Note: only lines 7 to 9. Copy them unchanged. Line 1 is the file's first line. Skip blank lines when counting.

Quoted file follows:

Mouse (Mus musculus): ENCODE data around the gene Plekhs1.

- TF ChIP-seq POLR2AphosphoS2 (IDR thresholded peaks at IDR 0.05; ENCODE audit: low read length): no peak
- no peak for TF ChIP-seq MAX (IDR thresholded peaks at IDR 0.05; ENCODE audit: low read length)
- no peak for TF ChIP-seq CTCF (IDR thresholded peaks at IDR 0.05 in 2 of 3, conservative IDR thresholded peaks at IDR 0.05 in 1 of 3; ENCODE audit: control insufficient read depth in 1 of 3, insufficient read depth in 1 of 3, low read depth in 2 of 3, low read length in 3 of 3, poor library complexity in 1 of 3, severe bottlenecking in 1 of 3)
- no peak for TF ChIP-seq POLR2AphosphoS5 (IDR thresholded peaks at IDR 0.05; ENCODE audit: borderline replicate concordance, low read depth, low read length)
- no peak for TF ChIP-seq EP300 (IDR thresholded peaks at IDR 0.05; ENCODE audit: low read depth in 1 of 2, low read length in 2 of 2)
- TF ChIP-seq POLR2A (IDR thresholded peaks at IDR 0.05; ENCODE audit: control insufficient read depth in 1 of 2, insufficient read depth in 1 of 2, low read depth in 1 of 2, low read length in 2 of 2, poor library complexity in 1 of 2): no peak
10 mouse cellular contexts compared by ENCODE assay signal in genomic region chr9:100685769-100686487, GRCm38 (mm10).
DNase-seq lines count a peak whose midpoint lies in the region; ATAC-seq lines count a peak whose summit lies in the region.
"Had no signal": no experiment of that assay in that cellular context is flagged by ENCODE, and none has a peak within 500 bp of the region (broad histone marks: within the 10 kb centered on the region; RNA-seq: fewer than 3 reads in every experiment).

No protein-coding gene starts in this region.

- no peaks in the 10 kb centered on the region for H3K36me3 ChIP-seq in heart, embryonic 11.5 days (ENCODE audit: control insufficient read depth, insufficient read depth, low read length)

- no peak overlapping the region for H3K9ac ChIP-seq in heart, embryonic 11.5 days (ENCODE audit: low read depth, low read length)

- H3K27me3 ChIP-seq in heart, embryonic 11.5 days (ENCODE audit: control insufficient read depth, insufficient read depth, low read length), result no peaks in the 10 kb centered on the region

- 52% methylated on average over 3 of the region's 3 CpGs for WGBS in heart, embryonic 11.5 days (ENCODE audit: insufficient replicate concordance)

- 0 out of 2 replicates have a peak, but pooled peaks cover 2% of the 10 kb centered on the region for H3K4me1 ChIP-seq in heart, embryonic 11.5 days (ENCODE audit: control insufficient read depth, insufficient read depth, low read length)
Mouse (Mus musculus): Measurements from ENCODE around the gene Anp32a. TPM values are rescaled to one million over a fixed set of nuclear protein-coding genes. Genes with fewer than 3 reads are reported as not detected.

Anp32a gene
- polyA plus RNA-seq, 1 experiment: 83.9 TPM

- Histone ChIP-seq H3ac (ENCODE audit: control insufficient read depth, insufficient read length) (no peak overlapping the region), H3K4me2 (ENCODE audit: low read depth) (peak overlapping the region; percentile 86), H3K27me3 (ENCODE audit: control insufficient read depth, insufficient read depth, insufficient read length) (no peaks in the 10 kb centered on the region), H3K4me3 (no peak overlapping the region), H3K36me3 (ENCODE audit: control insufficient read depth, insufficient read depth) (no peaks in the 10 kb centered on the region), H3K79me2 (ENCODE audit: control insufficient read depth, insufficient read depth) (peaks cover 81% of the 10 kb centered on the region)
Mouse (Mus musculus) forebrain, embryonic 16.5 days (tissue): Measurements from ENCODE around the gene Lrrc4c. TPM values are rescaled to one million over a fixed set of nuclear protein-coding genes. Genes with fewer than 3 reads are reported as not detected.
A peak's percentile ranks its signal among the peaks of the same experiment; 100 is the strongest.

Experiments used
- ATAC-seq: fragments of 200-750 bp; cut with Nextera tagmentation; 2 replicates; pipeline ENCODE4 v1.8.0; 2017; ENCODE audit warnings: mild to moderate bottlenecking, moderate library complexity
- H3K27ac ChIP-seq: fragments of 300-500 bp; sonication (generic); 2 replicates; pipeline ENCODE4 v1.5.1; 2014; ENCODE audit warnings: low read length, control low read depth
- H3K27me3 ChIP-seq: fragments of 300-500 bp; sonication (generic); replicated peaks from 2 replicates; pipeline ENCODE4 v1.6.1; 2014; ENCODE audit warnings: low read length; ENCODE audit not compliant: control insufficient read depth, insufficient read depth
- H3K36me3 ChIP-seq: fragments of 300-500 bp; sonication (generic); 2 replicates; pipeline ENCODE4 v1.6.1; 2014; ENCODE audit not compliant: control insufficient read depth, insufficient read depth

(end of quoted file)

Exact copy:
- TF ChIP-seq POLR2A (IDR thresholded peaks at IDR 0.05; ENCODE audit: control insufficient read depth in 1 of 2, insufficient read depth in 1 of 2, low read depth in 1 of 2, low read length in 2 of 2, poor library complexity in 1 of 2): no peak
10 mouse cellular contexts compared by ENCODE assay signal in genomic region chr9:100685769-100686487, GRCm38 (mm10).
DNase-seq lines count a peak whose midpoint lies in the region; ATAC-seq lines count a peak whose summit lies in the region.